21. Our Christian presence is intimately connected to the quality of our faith, to its depth and in- tensity. Faith is a gift from God granted to us in Jesus Christ. The Lord entrusted this precious deposit to his Apostles, who in turn handed it on to their successors. The succeeding generations of Christians have handed on this deposit without stain or reproach" (~1'iin 6:~4). This they have done not with standing the risks, the historic changes and difficulties. We can but give thanks to God for the courage, the perseverance, the patience and wisdom shown by our Churches in the Middle East, enabling them to safeguard the deposit which has come down to us as a living thing. Succeeding gene rations have also enriched this deposit with their thought, their heritage, their cWture and way of life, their witness and, in many cases, their martyrdom. There can be no doubt that modem challenges and the profound changes taking place around us are calling on us to renew our fidelity to our faith. What we have received from our fathers must be transformed into a conscious, free, responsi~e and active acceptance. We observe that faith today faces rea] challenges in the important changes being effected in traditional social structures. These structures no longer contribute as they did in the past to the preservation and strengthening of our faith. Faith which is merely an inheritance, and is not transformed in to a deep personal conviction, is not enough to meet the challenges of the present day. It is, rather, personal faith blossoming in the Church which will make it into a living community. Hence, its existence is no longer related to ephemeral, changing social arrangements, but to divine love which bTings Ils together in Christ through the power of the Holy Spirit.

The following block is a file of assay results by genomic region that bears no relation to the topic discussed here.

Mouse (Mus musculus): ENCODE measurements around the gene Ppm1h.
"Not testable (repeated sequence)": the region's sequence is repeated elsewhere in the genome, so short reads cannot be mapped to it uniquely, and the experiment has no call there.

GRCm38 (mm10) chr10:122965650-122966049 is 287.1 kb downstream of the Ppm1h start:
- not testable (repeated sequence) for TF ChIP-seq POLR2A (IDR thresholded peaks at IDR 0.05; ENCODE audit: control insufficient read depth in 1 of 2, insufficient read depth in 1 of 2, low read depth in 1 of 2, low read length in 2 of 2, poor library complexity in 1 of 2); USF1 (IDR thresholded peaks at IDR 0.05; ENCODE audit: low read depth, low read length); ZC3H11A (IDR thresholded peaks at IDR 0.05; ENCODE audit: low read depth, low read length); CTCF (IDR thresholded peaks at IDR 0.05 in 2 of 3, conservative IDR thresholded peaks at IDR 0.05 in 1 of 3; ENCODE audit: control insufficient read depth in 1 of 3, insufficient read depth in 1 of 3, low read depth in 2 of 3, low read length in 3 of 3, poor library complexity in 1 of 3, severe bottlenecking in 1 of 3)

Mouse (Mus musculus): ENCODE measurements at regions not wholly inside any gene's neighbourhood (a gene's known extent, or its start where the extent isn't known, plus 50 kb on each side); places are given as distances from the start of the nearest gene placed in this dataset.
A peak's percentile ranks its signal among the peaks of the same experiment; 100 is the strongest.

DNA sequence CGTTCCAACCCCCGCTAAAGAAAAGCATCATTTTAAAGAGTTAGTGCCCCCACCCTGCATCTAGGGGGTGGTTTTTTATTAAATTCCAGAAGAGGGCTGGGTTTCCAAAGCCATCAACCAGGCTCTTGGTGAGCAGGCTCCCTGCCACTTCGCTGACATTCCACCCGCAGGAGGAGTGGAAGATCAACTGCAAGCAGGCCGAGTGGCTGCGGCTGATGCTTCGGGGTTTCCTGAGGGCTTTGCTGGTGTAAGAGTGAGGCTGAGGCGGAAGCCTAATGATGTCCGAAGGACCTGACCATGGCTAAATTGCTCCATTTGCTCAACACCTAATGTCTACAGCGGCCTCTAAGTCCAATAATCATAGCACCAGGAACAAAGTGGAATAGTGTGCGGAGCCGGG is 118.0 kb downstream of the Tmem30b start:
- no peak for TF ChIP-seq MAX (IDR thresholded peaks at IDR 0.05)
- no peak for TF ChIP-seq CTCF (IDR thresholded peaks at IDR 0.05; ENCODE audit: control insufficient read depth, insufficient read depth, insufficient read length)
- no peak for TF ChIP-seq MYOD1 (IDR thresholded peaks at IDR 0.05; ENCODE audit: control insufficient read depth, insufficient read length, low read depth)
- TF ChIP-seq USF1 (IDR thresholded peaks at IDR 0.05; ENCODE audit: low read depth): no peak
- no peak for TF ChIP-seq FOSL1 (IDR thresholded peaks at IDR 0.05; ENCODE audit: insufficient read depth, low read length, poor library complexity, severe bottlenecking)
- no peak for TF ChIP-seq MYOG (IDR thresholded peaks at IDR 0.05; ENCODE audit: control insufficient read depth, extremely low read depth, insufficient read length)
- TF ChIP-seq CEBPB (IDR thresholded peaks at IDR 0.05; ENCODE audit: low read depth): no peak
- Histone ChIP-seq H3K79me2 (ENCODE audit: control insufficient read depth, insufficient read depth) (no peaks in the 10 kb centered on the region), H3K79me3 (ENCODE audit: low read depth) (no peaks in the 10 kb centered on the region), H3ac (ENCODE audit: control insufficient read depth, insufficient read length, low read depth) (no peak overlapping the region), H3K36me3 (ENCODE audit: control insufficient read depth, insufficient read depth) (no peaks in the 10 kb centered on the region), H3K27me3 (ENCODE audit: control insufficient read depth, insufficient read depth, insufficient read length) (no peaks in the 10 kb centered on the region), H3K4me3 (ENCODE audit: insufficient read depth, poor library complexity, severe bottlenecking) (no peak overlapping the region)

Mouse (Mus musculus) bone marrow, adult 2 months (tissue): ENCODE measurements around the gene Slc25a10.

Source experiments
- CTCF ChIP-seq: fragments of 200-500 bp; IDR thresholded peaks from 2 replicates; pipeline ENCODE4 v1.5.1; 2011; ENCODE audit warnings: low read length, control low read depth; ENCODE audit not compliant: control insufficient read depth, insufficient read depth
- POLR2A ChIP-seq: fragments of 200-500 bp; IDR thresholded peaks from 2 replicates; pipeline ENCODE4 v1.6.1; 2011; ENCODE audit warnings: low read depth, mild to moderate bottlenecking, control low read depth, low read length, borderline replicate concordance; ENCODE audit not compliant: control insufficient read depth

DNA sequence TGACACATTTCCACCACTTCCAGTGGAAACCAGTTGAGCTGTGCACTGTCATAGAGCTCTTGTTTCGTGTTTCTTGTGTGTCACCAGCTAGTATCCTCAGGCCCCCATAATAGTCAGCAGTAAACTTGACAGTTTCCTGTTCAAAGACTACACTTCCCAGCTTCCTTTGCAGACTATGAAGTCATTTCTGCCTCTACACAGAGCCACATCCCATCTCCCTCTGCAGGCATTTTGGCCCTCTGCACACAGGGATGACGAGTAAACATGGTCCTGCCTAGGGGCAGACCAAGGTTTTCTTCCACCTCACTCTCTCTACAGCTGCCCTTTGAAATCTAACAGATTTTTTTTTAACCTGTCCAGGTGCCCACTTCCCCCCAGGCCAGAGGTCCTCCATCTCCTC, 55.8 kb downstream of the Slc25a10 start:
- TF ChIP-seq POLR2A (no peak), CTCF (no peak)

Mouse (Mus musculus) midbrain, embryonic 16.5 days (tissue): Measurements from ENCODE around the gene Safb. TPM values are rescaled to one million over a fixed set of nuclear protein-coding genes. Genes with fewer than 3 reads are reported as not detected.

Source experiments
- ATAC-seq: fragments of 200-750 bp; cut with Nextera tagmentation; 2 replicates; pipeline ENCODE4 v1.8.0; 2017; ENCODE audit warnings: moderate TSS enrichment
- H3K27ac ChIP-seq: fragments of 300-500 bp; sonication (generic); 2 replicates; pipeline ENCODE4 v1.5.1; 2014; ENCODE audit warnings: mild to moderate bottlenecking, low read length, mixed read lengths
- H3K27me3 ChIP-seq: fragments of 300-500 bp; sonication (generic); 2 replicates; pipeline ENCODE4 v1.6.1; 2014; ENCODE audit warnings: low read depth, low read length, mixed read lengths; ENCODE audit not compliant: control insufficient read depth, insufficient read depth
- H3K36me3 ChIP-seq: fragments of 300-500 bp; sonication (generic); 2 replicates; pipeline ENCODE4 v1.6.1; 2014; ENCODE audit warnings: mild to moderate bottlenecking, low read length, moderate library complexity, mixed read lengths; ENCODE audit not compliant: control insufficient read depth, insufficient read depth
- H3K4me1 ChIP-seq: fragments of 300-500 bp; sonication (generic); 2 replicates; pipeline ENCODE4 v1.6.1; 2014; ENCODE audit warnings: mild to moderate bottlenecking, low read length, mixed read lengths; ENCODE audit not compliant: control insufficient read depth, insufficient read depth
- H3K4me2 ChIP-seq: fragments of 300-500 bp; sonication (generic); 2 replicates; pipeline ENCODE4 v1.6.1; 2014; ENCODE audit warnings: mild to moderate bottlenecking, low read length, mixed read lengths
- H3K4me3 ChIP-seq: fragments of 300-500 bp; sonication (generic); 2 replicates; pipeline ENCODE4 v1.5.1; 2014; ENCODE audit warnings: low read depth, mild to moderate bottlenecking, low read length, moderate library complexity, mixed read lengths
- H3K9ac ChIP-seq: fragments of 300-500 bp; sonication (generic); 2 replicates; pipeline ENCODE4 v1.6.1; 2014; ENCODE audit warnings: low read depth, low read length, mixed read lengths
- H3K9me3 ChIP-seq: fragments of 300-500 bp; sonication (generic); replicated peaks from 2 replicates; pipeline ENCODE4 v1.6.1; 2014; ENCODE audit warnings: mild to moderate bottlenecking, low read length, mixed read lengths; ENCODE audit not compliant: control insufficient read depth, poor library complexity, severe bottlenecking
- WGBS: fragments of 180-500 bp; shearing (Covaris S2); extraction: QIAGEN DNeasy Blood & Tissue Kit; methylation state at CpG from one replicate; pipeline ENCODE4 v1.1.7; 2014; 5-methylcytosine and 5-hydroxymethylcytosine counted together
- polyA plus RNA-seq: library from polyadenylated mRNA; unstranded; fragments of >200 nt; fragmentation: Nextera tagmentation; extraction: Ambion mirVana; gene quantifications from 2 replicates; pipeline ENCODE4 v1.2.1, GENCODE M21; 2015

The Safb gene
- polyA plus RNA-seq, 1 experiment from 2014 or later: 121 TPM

Formation in the Faith

22. To move from a faith which is a mere inheritance to that of a personal commitment depends, to a certain extent, on the deepening of faith through formation. Ignorance or superficiality in matters of faith can lead to its loss. Thi~ is particularly true as regards to the deep changes in the life styles of our modern-day societies. Even here in the East, we are experiencing radical changes in the traditional climate which in the past helped to safeguard and strengthen our faith. For the believer, not to know his faith means not to know himself. When the believer does not know himself, he loses his identity, his vocation and his mission. Likewise, the community of the faithful loses its authenticity and becomes a social body deprived of its living interaction with its divine roots. In this regard, those initiatives dedicated to deepening religious knowledge, awareness of the Church and spiritual experiences in ad~ts, both within ordinary institutions and in specialized centers, are wortny or every praise. we appeal for these efforts to be continued and intensified, and for them to be provided with the necessary human and material means. This will contribute to the formation of a new generation of faithful who can grasp the meaning of their behngtrtg to Christ, to their Church and to their society. In this way, too, their understanding of their faith will include all aspects of their public and personal lives, enriching and vivifying them.